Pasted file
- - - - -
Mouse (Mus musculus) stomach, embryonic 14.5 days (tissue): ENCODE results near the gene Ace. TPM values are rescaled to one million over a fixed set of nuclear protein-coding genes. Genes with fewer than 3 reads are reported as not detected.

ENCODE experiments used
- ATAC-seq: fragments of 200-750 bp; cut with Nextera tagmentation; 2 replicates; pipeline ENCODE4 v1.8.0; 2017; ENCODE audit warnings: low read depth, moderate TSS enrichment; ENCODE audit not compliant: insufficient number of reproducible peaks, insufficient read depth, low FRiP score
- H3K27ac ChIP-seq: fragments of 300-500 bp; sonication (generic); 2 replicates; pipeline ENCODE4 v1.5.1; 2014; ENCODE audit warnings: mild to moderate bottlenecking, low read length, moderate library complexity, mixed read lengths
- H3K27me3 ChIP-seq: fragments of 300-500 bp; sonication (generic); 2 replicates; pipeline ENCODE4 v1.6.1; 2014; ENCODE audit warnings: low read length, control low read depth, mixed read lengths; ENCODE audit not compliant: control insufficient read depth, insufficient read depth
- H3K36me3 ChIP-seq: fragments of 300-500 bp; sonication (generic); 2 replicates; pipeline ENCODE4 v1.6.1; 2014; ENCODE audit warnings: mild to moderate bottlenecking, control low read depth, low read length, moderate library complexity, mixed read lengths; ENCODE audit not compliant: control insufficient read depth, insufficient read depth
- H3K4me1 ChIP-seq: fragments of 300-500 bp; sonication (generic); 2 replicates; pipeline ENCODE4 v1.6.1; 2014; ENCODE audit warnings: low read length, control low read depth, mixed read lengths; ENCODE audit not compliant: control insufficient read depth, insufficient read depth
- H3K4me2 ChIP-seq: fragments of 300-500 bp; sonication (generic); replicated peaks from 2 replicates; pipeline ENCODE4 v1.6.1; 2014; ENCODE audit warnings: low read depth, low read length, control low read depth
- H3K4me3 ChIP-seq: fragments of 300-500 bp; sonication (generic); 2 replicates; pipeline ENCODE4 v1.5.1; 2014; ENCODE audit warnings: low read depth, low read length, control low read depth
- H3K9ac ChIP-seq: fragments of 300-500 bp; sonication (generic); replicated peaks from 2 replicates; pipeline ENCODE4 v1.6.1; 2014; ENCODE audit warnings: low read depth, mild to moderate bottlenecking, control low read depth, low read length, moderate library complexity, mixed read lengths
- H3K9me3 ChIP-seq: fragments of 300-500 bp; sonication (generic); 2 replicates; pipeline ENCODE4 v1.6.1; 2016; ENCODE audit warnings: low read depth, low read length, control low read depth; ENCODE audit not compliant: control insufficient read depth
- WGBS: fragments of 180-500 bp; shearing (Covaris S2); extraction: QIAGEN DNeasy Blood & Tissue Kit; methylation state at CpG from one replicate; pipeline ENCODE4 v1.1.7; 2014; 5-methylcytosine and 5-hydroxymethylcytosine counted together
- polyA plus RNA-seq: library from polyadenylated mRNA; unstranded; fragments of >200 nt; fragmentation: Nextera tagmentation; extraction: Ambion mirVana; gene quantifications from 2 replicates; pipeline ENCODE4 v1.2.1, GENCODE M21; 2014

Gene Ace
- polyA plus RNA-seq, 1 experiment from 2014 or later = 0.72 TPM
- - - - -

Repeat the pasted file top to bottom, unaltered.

Mouse (Mus musculus) stomach, embryonic 14.5 days (tissue): ENCODE results near the gene Ace. TPM values are rescaled to one million over a fixed set of nuclear protein-coding genes. Genes with fewer than 3 reads are reported as not detected.

ENCODE experiments used
- ATAC-seq: fragments of 200-750 bp; cut with Nextera tagmentation; 2 replicates; pipeline ENCODE4 v1.8.0; 2017; ENCODE audit warnings: low read depth, moderate TSS enrichment; ENCODE audit not compliant: insufficient number of reproducible peaks, insufficient read depth, low FRiP score
- H3K27ac ChIP-seq: fragments of 300-500 bp; sonication (generic); 2 replicates; pipeline ENCODE4 v1.5.1; 2014; ENCODE audit warnings: mild to moderate bottlenecking, low read length, moderate library complexity, mixed read lengths
- H3K27me3 ChIP-seq: fragments of 300-500 bp; sonication (generic); 2 replicates; pipeline ENCODE4 v1.6.1; 2014; ENCODE audit warnings: low read length, control low read depth, mixed read lengths; ENCODE audit not compliant: control insufficient read depth, insufficient read depth
- H3K36me3 ChIP-seq: fragments of 300-500 bp; sonication (generic); 2 replicates; pipeline ENCODE4 v1.6.1; 2014; ENCODE audit warnings: mild to moderate bottlenecking, control low read depth, low read length, moderate library complexity, mixed read lengths; ENCODE audit not compliant: control insufficient read depth, insufficient read depth
- H3K4me1 ChIP-seq: fragments of 300-500 bp; sonication (generic); 2 replicates; pipeline ENCODE4 v1.6.1; 2014; ENCODE audit warnings: low read length, control low read depth, mixed read lengths; ENCODE audit not compliant: control insufficient read depth, insufficient read depth
- H3K4me2 ChIP-seq: fragments of 300-500 bp; sonication (generic); replicated peaks from 2 replicates; pipeline ENCODE4 v1.6.1; 2014; ENCODE audit warnings: low read depth, low read length, control low read depth
- H3K4me3 ChIP-seq: fragments of 300-500 bp; sonication (generic); 2 replicates; pipeline ENCODE4 v1.5.1; 2014; ENCODE audit warnings: low read depth, low read length, control low read depth
- H3K9ac ChIP-seq: fragments of 300-500 bp; sonication (generic); replicated peaks from 2 replicates; pipeline ENCODE4 v1.6.1; 2014; ENCODE audit warnings: low read depth, mild to moderate bottlenecking, control low read depth, low read length, moderate library complexity, mixed read lengths
- H3K9me3 ChIP-seq: fragments of 300-500 bp; sonication (generic); 2 replicates; pipeline ENCODE4 v1.6.1; 2016; ENCODE audit warnings: low read depth, low read length, control low read depth; ENCODE audit not compliant: control insufficient read depth
- WGBS: fragments of 180-500 bp; shearing (Covaris S2); extraction: QIAGEN DNeasy Blood & Tissue Kit; methylation state at CpG from one replicate; pipeline ENCODE4 v1.1.7; 2014; 5-methylcytosine and 5-hydroxymethylcytosine counted together
- polyA plus RNA-seq: library from polyadenylated mRNA; unstranded; fragments of >200 nt; fragmentation: Nextera tagmentation; extraction: Ambion mirVana; gene quantifications from 2 replicates; pipeline ENCODE4 v1.2.1, GENCODE M21; 2014

Gene Ace
- polyA plus RNA-seq, 1 experiment from 2014 or later = 0.72 TPM